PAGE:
Writer. Lawyer. Nigerian. American. Bibliophile. Gender Equality Believer. Pop Culture Junkie. Theology Nerd. Millennial. 

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My Troubles With God IV

My Troubles With God IV

[*This is a continuation of this post, and a series that began here].

1.     Religious Leaders are Human Beings

Whenever we are together, my Mother (a pastor) and I (a lawyer) tend to have hot theological debates. More often than not, our debates turn on what the Bible says about women (read this for example). Sometimes, I yield to my Mother’s vast wealth of biblical knowledge and pastoral experience. Sometimes, my mother agrees with my arguments. And sometimes, we amicably agree to disagree. One of the things I love about my mother is that in my adult life, she has given me the space to determine what the Bible means to me, and to balance my personal choices against my conscience and convictions.

My Mother and I.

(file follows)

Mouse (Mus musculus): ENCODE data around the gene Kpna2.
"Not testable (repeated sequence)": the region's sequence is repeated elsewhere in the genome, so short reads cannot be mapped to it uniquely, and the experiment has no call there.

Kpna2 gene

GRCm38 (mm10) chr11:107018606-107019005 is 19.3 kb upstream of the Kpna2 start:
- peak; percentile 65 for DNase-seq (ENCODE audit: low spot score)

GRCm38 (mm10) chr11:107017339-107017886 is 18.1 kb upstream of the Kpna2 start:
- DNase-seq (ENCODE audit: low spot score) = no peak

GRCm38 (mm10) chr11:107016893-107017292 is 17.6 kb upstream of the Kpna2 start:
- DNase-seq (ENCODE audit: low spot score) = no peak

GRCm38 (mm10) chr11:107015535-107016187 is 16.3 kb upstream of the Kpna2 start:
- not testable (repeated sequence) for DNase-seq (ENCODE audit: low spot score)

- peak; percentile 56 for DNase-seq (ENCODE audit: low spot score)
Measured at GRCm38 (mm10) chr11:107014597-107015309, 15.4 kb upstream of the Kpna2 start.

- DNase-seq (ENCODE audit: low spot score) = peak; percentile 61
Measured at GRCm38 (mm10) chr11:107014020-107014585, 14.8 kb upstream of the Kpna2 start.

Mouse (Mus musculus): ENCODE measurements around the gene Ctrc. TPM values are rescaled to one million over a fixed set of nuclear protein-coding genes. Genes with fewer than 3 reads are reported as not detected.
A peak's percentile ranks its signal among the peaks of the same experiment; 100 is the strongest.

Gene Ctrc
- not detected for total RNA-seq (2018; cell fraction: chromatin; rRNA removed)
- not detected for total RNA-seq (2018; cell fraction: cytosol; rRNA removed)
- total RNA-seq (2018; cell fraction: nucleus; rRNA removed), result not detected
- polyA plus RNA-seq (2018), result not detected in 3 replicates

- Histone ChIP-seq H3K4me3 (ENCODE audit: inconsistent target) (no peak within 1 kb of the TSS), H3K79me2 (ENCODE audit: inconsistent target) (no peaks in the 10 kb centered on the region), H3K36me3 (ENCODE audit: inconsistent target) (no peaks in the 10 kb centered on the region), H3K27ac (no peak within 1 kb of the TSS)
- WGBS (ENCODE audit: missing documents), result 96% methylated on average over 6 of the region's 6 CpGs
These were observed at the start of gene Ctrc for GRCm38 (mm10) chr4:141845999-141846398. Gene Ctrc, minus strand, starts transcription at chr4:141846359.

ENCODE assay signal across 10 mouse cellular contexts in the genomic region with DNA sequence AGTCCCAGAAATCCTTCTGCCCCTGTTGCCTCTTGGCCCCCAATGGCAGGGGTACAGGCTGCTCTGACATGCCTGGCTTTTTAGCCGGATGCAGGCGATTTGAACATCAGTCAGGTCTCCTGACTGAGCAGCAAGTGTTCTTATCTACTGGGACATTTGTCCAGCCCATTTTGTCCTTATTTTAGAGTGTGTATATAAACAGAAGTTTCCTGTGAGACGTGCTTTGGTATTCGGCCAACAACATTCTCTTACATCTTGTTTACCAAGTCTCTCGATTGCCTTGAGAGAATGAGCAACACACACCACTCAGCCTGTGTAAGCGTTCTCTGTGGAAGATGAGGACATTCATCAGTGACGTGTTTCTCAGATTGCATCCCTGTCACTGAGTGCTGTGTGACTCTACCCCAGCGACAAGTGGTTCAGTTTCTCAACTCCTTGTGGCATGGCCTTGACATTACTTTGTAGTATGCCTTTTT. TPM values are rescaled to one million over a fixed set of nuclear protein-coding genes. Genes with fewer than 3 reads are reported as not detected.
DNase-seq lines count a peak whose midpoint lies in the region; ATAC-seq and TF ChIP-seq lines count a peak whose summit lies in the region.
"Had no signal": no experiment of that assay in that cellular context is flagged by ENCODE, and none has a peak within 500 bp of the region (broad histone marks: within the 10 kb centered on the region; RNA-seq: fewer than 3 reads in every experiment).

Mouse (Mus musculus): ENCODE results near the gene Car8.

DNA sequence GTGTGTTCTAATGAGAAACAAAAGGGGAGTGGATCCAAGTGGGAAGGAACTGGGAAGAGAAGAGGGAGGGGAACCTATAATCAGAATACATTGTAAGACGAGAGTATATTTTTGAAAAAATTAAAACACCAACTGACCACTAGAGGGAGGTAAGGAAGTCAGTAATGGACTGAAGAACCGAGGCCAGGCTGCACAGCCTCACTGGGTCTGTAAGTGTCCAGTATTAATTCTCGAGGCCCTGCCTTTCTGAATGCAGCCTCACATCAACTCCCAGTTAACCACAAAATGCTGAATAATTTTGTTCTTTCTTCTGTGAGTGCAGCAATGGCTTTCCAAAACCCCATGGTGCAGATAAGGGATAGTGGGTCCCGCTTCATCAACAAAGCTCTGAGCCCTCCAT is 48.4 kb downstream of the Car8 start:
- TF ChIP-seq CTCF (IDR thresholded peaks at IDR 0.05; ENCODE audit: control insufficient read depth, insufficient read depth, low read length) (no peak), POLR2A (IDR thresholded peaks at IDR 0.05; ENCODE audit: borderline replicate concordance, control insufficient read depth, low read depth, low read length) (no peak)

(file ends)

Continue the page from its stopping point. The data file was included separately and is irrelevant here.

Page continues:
My Mother and I.

My Mother and I sift our theology through our different professional, generational, personal, and cultural lenses. Here’s the thing: all human beings process their spiritual beliefs through the lens of their background, their experiences, and what they have been exposed to. Here’s another thing: all religious leaders (including bishops, pastors, priests, evangelists, etc.) are human beings too.

Far too often, Christians are eager to be spoon-fed biblical doctrine, rather than digging into the meat of the word themselves. We swallow everything we are taught in church, forgetting our biblical right to test teachings against the Bible itself (1 John 4:1). I have been exposed to a lot of biblical teachings and teachers during my life—probably more than the average person. Sometimes, I see Pastors subterfuge personal or cultural beliefs as biblical doctrine—often without even realizing it.

I believe religious leaders have a right to set standards for their congregations, especially when these standards have moral, health, legal, cultural, or social merit. But I also believe such dogma must be divorced from biblical doctrine. Additionally, Christians have a right to ask questions about the Bible and the people who teach it. Indeed, the very fact that most Christians today have the ability to own a Bible in a language they understand is because some people were brave enough to ask hard questions. For example, during the 16th century, a German monk called Martin Luther began to question Catholic dogma. His 1517 work The Ninety-Five Theses sparked a revolution across Europe known as the Protestant Reformation.